O’Neil: Seahawks should be worried about fourth-quarter defense, first-quarter offense
Halfway through the season, the Seahawks find themselves in a position they’re familiar with.
They’re not half bad, having won five of their first eight games for the third time in the past four seasons.
They’ve been worse, like 2012 and 2015 when they were 4-4 at the midpoint of the season. They’ve been better only once under Pete Carroll, and that was 2013 when Seattle won seven of its first eight games.
But while Seattle has typically gotten better in the second half of the season, some concerning questions remain about this team coming out of Sunday’s home loss to Washington:
Three things we’re still trying to figure out
1. Why is Seattle having trouble holding onto the lead?
The Seahawks didn’t allow a fourth-quarter touchdown in any of the first six games, giving up a total of nine points in the final period of those first six games. They’ve given up three fourth-quarter touchdowns in the past two games, though. Two of those touchdowns occurred in the final 5 minutes as the defense was unable to hold on to a late lead. The Seahawks were able to come back and beat Houston in the final minute, but they came up short against Washington. Throw in the fact that the Los Angeles Rams came one dropped pass away from coming back against Seattle in Week 5 and there are some concerns about the defense’s ability to close the game.
2. Should the Seahawks even play offense in the first quarter?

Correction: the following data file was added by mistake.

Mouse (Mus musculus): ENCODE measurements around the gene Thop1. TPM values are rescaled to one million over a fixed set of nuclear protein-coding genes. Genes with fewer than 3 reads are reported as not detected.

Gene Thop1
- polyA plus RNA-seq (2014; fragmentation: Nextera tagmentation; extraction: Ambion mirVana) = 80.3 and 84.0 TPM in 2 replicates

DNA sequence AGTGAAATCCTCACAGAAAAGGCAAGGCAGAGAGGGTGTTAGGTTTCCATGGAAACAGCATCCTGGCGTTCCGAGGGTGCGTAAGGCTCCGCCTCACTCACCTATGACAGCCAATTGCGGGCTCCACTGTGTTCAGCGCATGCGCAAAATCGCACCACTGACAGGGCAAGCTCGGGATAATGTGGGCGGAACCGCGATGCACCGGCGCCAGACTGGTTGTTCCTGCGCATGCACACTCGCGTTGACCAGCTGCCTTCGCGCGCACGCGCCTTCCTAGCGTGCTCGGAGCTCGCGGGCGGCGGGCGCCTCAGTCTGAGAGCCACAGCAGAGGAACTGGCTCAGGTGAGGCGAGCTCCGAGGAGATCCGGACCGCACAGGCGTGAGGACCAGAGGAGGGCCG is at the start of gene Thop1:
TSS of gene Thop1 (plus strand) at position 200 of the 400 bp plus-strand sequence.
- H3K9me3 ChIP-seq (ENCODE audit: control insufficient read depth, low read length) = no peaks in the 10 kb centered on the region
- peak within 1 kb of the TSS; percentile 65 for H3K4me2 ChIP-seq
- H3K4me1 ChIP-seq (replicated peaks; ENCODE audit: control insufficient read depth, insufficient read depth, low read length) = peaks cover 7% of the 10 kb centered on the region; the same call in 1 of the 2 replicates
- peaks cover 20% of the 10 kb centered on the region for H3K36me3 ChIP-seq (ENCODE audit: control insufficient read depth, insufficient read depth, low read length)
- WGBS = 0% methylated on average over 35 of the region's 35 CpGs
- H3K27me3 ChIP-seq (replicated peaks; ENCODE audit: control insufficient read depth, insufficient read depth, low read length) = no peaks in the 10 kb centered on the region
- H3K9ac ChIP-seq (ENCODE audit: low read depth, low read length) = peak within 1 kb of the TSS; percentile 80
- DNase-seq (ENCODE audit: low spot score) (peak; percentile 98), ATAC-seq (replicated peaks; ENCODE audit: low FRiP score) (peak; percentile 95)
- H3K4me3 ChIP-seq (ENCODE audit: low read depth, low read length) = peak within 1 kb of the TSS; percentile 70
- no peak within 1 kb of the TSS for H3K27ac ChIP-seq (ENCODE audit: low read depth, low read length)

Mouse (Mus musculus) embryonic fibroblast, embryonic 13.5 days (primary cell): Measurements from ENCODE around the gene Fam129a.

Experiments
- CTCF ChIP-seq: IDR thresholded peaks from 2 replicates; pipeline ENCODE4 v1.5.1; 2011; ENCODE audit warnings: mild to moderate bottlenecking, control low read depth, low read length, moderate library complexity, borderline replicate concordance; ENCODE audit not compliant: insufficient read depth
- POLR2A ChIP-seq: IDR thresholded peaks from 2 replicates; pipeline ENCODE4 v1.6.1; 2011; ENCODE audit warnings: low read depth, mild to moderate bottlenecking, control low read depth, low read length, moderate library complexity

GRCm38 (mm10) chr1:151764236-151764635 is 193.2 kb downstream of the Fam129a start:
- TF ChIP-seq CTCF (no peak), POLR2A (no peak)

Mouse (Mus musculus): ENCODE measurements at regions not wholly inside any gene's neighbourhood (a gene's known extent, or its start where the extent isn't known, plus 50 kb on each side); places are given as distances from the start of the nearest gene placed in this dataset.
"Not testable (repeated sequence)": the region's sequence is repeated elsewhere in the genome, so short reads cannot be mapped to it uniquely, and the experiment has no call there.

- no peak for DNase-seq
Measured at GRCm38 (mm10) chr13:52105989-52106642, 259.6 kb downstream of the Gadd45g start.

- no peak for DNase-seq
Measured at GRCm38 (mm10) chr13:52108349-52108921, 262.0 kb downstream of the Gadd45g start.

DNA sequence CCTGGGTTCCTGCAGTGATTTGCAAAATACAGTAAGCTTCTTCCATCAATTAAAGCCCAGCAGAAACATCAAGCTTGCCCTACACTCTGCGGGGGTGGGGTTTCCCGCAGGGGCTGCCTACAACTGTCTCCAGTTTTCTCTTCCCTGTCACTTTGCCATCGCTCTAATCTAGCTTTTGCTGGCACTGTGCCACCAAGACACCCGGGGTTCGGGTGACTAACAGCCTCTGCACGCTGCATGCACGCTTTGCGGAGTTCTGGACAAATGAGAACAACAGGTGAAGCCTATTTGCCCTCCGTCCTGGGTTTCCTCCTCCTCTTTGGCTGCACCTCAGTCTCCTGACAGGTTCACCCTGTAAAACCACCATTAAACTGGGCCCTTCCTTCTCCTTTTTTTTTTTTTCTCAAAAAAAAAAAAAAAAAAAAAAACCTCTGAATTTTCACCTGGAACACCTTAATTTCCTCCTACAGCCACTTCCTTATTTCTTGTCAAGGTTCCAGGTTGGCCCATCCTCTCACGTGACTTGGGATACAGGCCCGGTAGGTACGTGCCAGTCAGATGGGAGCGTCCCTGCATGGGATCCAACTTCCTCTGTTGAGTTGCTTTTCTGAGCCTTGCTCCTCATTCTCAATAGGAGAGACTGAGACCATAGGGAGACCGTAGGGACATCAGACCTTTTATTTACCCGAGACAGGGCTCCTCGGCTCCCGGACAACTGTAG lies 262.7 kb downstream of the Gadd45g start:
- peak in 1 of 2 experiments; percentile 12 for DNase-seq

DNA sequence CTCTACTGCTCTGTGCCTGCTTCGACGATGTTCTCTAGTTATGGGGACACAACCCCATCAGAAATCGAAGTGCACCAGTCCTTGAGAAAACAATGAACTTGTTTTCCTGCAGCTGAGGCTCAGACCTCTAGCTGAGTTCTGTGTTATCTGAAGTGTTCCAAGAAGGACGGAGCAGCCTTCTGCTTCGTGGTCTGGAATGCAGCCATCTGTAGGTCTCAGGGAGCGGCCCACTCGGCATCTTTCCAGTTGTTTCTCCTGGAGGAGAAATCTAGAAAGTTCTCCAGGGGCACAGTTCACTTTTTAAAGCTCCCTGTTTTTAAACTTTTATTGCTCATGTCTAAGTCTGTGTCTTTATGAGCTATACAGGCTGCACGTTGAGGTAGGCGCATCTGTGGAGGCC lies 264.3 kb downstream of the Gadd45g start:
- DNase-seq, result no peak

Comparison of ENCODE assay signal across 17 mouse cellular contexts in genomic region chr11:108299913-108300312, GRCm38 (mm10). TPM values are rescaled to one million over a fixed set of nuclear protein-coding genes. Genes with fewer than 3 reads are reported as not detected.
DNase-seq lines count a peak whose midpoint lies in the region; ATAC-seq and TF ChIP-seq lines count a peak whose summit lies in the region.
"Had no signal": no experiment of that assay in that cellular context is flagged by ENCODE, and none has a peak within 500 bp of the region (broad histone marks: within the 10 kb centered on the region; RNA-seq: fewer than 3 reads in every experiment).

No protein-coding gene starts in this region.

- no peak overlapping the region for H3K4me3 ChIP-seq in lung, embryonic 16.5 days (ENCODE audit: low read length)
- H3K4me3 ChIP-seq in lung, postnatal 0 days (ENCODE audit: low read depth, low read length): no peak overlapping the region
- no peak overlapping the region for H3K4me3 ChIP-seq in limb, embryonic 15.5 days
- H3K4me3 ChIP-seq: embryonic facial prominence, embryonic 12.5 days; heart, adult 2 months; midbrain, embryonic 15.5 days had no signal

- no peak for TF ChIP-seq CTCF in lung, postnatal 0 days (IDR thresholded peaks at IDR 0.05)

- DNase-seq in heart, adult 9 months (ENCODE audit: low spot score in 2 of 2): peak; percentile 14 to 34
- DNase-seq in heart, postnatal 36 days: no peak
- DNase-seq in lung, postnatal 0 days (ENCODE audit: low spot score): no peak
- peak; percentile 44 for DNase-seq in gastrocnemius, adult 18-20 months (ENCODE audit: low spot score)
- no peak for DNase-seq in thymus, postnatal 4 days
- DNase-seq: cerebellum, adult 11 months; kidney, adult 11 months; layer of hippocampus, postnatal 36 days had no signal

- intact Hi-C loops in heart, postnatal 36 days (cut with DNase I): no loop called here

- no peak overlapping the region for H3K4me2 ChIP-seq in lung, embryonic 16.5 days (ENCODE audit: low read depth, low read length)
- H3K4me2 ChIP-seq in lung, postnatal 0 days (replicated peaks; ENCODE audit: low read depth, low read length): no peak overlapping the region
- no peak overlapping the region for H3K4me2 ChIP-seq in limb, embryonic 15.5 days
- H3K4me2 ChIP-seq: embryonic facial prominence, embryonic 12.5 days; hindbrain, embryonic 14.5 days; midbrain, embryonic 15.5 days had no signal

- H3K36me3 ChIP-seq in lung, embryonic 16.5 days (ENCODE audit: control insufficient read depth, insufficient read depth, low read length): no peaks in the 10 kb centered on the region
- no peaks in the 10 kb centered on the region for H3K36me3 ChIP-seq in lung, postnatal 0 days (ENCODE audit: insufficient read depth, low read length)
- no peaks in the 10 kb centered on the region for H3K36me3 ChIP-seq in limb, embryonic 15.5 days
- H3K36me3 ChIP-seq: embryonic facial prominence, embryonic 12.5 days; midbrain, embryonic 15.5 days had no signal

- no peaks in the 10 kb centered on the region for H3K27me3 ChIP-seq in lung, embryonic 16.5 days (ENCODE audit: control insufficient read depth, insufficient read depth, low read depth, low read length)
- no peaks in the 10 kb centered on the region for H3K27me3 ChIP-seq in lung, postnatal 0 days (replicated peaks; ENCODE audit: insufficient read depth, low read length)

The fact that you can legitimately ask that tells you everything you need to know about just how awful this team has been with the ball in the first quarter. It has now been 21 consecutive games in which Seattle has failed to score a touchdown on its opening possession. Now factor in that Seattle’s defense has scored as many first-quarter touchdowns this season as the offense. That’s literally true as each unit has one touchdown, both coming in Week 7 when Earl Thomas returned an interception for a touchdown against the Texans and then Paul Richardson caught a 20-yard touchdown pass from Russell Wilson later that same period. While you can’t necessarily win the game in the first quarter, the Seahawks surely can do more in that opening period than they’ve managed so far this season.
3. How do you curtail the penalties?
If it was a matter of focus, you’d think the 15 penalties the Seahawks were flagged for two weeks ago at New York would have been a sufficient wake-up call. That didn’t stop Seattle from being flagged for 16 penalties on Sunday, second-most of any game in franchise history. It’s not like the Seahawks tolerate mistakes so much as they encourage a level of aggressiveness that makes those penalties more frequent. Seattle is currently on pace to have the second-most penalty yardage of any team in NFL history, and while they may be able to curb that rate, nobody should go thinking that Seattle is suddenly going to start playing clean football. Seattle has been among the 10 most-penalized teams in the league for each of the previous six seasons.